economists frown on what they call "Pigovian taxes," which are designed not only to raise revenue but put to governments in the position of trying to influence how people shop or behave.
I don't think economists are unanimous about this issue, but I believe most economists favor Pigovian taxes.

Moreover, the NPR story confuses Pigovian taxes with sin taxes.  Pigovian taxes try to correct for negative externalities--that is, the adverse effects of certain behavior on bystanders.  Sin taxes try to correct for behavior that some social planner deems as not sufficiently virtuous.

Click here for previous blog post on sin taxes.

Wednesday, March 10, 2010

My Visit to Oberlin

Tuesday, March 09, 2010

The Problem with Deficit Neutrality

Imagine you have a friend who has a budget problem.  Every month he spends more than he earns.  His credit card bills are piling up.  He is clearly on an unsustainable path.  Then one day he comes to you with an idea.
Friend: I am going to take off a few days from work and fly down to Bermuda for a quick vacation.

You: But isn't that expensive?  Won't that just add to your growing debts?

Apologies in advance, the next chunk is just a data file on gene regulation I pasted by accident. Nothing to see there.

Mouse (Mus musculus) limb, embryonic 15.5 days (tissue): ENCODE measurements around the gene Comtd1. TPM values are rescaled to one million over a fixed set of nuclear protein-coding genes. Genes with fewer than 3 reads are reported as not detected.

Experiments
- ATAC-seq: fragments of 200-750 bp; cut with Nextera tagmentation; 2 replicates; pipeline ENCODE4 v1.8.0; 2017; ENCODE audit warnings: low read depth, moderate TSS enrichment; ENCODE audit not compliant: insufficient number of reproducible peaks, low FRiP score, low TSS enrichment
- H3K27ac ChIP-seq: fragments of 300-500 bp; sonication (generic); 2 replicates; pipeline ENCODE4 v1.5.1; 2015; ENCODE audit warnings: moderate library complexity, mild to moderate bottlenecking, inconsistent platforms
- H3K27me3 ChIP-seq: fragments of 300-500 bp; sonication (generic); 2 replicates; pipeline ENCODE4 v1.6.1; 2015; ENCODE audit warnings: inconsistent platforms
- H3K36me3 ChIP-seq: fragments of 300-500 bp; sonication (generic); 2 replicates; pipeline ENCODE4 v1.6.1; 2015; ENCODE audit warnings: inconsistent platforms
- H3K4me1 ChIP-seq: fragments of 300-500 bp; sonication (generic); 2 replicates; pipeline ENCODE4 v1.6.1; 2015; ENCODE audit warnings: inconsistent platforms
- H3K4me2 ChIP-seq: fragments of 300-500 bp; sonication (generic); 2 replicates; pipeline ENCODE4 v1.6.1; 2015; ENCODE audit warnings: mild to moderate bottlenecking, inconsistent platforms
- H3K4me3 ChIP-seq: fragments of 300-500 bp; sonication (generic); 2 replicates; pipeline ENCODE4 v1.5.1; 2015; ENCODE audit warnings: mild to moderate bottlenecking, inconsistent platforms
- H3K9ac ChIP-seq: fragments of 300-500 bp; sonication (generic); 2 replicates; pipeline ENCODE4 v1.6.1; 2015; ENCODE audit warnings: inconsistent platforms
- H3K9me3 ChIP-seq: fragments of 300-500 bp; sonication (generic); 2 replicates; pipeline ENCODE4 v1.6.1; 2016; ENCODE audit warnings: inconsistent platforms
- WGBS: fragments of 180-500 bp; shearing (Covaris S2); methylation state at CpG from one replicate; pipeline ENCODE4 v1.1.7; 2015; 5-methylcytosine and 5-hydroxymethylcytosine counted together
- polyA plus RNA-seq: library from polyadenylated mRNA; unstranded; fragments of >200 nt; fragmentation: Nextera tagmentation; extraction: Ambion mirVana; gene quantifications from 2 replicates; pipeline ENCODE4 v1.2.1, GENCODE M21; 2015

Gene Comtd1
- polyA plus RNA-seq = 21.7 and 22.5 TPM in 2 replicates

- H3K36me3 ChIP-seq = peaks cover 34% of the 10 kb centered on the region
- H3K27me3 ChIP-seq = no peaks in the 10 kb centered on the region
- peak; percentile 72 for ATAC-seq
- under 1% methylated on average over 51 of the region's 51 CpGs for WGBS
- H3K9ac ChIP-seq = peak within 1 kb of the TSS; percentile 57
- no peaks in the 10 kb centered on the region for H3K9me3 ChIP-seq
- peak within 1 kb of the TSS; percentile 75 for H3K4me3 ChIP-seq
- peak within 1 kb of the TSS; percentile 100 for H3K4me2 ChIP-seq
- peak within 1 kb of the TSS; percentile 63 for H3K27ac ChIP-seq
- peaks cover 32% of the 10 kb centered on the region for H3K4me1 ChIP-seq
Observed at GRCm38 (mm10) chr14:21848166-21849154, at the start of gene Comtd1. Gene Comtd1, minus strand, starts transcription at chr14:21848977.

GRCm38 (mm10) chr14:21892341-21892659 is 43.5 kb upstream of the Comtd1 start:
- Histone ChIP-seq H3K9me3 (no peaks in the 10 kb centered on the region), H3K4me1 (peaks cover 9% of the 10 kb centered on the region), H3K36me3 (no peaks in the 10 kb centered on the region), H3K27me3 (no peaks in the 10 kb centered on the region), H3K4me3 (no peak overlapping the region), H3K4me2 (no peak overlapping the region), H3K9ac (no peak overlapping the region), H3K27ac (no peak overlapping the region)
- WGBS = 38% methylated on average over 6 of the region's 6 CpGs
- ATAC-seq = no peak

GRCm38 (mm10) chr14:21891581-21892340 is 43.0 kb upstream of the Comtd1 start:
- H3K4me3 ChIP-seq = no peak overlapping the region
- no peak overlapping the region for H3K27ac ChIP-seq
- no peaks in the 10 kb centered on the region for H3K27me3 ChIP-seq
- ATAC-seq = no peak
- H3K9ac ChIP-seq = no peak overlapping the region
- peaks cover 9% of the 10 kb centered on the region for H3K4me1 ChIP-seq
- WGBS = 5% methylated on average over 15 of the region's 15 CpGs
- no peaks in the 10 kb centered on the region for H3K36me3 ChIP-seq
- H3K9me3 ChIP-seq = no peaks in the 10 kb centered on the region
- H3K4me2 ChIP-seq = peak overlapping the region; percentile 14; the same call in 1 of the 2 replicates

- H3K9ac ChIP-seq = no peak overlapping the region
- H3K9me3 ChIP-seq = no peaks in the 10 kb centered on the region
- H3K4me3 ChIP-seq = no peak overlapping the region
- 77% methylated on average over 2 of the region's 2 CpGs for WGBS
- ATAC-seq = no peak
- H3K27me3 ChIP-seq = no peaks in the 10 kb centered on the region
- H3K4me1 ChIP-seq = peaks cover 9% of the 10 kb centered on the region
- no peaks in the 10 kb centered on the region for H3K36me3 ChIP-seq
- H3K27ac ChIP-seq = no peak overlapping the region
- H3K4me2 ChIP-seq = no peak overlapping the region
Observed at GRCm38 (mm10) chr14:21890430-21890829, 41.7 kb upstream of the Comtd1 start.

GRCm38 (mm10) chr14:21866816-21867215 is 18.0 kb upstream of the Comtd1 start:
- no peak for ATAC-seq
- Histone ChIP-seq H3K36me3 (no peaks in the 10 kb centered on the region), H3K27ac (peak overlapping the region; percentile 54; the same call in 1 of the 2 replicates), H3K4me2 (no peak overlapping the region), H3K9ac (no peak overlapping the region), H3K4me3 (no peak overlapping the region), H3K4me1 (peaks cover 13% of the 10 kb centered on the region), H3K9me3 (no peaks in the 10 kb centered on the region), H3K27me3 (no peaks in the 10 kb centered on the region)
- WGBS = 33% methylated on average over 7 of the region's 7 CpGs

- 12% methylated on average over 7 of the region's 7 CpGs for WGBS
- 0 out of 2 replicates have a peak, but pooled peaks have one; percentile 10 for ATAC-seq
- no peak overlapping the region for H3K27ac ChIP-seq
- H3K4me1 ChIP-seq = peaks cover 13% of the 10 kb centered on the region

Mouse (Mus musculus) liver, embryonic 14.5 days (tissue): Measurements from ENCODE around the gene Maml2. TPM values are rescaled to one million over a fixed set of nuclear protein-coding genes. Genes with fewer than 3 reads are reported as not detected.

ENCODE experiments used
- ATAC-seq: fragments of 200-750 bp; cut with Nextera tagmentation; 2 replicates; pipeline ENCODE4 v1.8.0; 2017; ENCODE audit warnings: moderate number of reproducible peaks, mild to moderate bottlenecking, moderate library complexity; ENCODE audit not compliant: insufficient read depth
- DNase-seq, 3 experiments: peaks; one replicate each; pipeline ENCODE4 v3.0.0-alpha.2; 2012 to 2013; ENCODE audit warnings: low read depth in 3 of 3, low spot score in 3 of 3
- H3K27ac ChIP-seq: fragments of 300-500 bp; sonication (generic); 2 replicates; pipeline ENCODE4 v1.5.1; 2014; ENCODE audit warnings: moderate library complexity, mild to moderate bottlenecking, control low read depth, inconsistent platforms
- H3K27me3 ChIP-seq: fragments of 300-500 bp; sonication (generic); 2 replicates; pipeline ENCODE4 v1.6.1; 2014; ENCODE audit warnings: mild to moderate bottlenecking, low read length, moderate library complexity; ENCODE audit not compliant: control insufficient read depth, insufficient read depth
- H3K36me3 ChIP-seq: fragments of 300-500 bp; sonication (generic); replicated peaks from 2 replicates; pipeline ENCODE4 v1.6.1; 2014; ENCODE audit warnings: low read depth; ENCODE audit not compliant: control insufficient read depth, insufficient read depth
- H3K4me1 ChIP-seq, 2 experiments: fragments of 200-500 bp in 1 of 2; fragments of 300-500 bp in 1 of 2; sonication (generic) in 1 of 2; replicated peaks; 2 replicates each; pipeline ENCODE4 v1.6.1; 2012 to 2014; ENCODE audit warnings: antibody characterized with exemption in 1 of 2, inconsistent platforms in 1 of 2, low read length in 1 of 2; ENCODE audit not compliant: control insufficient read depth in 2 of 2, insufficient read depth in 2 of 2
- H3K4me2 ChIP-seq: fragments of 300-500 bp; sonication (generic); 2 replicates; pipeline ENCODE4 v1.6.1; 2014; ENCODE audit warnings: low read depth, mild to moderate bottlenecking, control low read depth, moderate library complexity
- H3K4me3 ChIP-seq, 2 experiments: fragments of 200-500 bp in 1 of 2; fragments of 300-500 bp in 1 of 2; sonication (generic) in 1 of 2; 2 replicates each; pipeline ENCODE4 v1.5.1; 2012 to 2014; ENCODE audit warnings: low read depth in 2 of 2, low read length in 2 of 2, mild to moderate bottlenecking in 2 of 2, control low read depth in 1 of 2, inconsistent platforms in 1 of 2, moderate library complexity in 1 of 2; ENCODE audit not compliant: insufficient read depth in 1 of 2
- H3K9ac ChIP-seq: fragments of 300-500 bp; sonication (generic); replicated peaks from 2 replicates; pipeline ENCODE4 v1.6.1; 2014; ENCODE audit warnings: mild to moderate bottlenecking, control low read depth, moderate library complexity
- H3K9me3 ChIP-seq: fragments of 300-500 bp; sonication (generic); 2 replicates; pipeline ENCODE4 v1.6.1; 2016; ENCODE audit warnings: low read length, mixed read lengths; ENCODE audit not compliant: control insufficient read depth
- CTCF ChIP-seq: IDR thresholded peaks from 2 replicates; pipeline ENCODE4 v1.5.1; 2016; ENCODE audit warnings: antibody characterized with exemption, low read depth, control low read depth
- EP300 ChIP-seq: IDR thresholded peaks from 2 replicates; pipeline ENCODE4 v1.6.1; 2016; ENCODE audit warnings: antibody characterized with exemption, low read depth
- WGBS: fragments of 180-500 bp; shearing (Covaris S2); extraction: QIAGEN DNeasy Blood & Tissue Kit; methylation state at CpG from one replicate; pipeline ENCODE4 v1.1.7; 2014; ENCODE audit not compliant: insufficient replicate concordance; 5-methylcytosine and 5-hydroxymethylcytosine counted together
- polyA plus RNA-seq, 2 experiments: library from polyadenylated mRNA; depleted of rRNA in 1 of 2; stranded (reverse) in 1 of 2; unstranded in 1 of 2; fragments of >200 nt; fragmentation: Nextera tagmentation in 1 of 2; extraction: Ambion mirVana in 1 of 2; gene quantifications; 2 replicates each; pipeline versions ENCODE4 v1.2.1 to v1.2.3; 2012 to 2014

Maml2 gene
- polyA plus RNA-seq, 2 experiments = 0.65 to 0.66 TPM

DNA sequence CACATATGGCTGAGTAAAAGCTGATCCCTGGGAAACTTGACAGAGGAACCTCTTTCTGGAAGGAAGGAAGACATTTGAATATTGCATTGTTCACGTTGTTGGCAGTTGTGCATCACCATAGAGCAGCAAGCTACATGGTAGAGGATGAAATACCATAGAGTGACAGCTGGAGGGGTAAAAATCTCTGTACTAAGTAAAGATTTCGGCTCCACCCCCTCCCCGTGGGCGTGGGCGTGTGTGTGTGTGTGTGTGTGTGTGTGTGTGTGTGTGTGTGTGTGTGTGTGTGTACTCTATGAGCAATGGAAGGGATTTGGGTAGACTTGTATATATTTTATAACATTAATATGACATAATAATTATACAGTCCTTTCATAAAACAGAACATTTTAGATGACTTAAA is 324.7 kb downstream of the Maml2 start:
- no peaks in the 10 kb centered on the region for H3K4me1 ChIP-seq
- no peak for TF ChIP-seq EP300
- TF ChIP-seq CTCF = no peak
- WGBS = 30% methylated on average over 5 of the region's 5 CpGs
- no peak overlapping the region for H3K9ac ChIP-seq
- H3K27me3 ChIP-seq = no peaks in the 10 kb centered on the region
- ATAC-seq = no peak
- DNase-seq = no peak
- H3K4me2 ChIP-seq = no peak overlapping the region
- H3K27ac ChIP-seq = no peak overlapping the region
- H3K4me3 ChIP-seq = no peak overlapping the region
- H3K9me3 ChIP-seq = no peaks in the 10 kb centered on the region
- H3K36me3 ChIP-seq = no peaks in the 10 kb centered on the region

Friend: Yes, it is expensive.  But my plan is deficit-neutral.  I have decided to give up that half-caf, extra-shot caramel macchiato I order at Starbucks twice every day.  I really don't need that expensive drink.  And if I give it up for the next three years, it will pay for my Bermuda trip.

You: Well, then, how are you going to solve the problem of your growing debts?

Friend: I am going to figure that out as soon as I return from Bermuda.

You: But in light of your budget problem, maybe you should give up Starbucks and skip the Bermuda vacation.  Giving up Starbucks could be the easiest way to start balancing your budget.

Friend: You really aren't any fun, are you?
This conversation is meant to illustrate why claims of deficit-neutrality in the healthcare reform bill should not give much comfort to those worried about the U.S. fiscal situation.  Even if you believe that the spending cuts and tax increases in the bill make it deficit-neutral, the legislation will still make solving the problem of the fiscal imbalance harder, because it will use up some of the easier ways to close the shortfall.  The remaining options will be less attractive, making the eventual fiscal adjustment more painful.

Sunday, March 07, 2010

A Life in Finance

Saturday, March 06, 2010

CBO on the President's Budget

In my most recent Times column about the President's budget, I wrote,
Making matters worse, these bleak budget projections are based on relatively optimistic economic assumptions. The administration forecasts economic growth of 3.0 percent from the fourth quarter of 2009 to the fourth quarter of 2010, followed by 4.3 percent the next year. By contrast, the Congressional Budget Office predicts growth of 2.1 percent and 2.4 percent for these two years. Lower growth would mean less tax revenue, larger budget deficits and a more rapidly increasing debt-to-G.D.P. ratio.